This practice is for more than just airports. You can spot me doing this walking through bustling streets of a big city (that’s you New York) or while riding the subway. Find Ikea overwhelming? Give this a try. A bigger crowd at the concert than you anticipated? This works there too.

Ideas are best when shared. What keeps you going in your hectic airport moments? Share your tips so that we can all move through life, and airports, with a bit more ease.

Joy Magnet • Krohn Conservatory

The long weekend brought with it a trip of the non-work variety, a perk of working remotely. I took a quick jaunt down to Cincinnati to visit friends and the city in which I grew up. Much has changed over recent years and some neighborhoods look nothing like I remember yet most of it is exactly as I left it.

The weekend was filled with a host of epicurean adventures. Many a beverage was sipped at Collective, {m5}, and Cheapside. Copious amounts of food were eaten at my all time favorite Indian restaurant, Ambar. Flights of juice were sipped at Off the Vine. Ye olde turkey legges were devoured (though not by me) at Ohio Renaissance Festival. (It really hasn’t changed since the last time I was there twenty years ago.) And Charley Harper glasses were purchased at Mica 12/v for use in my own kitchen. And of course some ice cream was enjoyed at Graeter’s.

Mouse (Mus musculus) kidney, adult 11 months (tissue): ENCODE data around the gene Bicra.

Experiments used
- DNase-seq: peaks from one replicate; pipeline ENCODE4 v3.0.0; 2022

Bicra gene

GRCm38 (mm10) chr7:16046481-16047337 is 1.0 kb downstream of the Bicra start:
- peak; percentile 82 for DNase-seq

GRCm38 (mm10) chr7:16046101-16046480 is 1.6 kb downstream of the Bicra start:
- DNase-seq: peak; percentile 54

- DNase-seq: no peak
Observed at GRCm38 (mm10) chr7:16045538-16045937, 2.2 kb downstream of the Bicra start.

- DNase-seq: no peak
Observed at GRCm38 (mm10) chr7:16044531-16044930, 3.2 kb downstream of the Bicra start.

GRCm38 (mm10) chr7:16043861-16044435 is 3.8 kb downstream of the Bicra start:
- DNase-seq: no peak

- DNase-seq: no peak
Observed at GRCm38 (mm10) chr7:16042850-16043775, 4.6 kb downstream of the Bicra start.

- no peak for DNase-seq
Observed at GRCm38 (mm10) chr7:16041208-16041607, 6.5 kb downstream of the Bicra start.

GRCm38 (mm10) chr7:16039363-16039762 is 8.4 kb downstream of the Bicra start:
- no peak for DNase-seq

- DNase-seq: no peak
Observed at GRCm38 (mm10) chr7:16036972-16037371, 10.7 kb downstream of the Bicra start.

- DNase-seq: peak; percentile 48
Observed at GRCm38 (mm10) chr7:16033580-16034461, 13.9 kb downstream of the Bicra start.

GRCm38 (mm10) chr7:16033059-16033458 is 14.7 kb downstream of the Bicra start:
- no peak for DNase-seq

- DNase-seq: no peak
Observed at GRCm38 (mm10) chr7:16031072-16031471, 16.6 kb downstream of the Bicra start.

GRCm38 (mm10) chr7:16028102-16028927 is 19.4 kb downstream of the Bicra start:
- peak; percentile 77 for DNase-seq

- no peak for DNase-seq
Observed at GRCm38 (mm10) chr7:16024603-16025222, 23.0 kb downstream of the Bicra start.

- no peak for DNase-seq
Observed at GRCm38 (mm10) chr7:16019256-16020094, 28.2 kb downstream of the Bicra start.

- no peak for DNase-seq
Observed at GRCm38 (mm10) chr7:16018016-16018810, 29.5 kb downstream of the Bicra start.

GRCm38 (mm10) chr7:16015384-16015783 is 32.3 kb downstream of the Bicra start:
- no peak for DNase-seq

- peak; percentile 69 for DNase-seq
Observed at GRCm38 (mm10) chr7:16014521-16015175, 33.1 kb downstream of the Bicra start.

What made me especially happy, in addition to all of the fresh air and sunshine this weekend had to offer, was a trip to Krohn Conservatory. A site for many field trips past, I hadn’t been in years. Turns out, a building full of beautiful plants and flowers still makes me smile.

 Air plants at Krohn Conservatory

Air plants at Krohn Conservatory

Building Reports Like The Awesome Admin You Are

Salesforce events always offer an opportunity to get to know others enthusiastic about the Salesforce platform. As part of Salesforce’s efforts to continue to highlight the excellent work of Salesforce Admins, they’ve carved out the #AwesomeAdmin Zone. Keep an eye out for this area at Dreamforce 2015 as it’s sure to be hopping. If you’re new to Salesforce Admining, it’s a great spot to get some of your questions answered by seasoned Admins who are eager to share their knowledge.

Last week at the NYC Salesforce World Tour I had the pleasure of volunteering at the Reports & Dashboards booth with #AwesomeAdmin and fellow Philly Girly GeekKathy Chicotle. In addition to it being a total blast, it was incredibly enlightening. Answering question after question about building reports and customizations reminded me that there are overarching commonalities regardless of your industry. What are some of those things? Read on.

Start with the Business Process
I can’t tell you how many times I asked the Admin with whom I was speaking what the underlying business process was of the Report we were discussing. The role of an Admin requires much of the same insights as being a Business Analyst. It’s up to you to make sure that the decisions being made fit into the context of your instance. If you ever have the opportunity to listen to Jeff May discuss Admins as BAs, seize it.